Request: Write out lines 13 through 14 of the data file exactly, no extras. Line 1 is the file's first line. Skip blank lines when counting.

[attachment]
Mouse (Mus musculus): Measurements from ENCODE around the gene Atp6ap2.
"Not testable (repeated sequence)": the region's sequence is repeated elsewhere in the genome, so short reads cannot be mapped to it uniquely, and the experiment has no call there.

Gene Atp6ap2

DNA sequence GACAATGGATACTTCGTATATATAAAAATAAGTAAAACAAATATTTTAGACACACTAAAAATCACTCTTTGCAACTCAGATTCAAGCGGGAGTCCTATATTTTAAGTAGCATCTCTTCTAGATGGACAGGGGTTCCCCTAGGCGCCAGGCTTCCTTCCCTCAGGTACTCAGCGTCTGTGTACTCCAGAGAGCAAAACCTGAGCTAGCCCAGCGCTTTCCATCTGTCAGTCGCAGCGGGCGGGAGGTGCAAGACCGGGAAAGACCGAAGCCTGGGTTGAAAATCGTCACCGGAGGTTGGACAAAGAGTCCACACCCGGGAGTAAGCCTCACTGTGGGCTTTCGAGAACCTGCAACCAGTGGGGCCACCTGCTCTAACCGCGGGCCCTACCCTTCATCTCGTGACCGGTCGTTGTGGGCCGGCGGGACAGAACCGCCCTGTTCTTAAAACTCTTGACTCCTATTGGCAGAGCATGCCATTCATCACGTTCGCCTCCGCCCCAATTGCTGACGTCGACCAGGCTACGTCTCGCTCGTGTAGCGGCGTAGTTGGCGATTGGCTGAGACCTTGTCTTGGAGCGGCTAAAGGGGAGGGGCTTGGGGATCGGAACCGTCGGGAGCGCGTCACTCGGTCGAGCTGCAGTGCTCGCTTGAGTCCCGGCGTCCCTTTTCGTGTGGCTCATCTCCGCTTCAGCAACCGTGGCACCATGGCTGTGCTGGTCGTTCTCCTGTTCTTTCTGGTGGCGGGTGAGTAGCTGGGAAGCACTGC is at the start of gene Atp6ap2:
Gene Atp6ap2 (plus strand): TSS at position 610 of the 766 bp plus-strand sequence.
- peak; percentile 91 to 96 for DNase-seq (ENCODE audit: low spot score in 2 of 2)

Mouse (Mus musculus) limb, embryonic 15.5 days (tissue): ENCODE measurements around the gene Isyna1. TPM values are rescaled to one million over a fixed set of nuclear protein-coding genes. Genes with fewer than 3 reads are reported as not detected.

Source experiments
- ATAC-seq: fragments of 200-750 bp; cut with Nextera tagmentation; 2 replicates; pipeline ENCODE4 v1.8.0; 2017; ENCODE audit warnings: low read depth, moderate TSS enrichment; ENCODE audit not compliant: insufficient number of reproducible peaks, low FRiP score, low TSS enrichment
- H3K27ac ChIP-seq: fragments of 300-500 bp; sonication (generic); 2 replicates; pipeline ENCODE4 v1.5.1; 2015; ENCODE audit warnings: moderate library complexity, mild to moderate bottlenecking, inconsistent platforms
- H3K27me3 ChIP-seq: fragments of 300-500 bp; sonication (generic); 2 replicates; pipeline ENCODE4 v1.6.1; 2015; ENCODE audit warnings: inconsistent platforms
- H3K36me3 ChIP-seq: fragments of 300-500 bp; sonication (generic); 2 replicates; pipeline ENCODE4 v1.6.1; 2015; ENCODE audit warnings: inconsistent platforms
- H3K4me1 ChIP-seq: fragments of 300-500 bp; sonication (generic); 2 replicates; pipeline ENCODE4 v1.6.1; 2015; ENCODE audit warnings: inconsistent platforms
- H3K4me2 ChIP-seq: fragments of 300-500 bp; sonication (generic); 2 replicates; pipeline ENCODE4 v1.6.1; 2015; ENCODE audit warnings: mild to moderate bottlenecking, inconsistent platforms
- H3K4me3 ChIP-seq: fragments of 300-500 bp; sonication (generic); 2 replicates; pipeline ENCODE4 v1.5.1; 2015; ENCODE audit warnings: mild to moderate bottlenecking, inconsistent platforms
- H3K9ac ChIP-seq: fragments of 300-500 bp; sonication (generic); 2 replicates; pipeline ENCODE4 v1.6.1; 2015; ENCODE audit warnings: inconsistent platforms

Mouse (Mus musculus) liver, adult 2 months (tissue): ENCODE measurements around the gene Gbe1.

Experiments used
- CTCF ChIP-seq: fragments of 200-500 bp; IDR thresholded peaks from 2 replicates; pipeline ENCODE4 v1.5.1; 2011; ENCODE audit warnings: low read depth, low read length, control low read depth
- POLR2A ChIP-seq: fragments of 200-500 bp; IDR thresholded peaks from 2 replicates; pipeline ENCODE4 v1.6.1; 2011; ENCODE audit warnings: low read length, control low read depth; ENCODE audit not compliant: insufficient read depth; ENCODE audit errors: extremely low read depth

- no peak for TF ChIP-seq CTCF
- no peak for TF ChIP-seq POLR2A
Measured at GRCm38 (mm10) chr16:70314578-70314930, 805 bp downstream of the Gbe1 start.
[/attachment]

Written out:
- H3K4me1 ChIP-seq: fragments of 300-500 bp; sonication (generic); 2 replicates; pipeline ENCODE4 v1.6.1; 2015; ENCODE audit warnings: inconsistent platforms
- H3K4me2 ChIP-seq: fragments of 300-500 bp; sonication (generic); 2 replicates; pipeline ENCODE4 v1.6.1; 2015; ENCODE audit warnings: mild to moderate bottlenecking, inconsistent platforms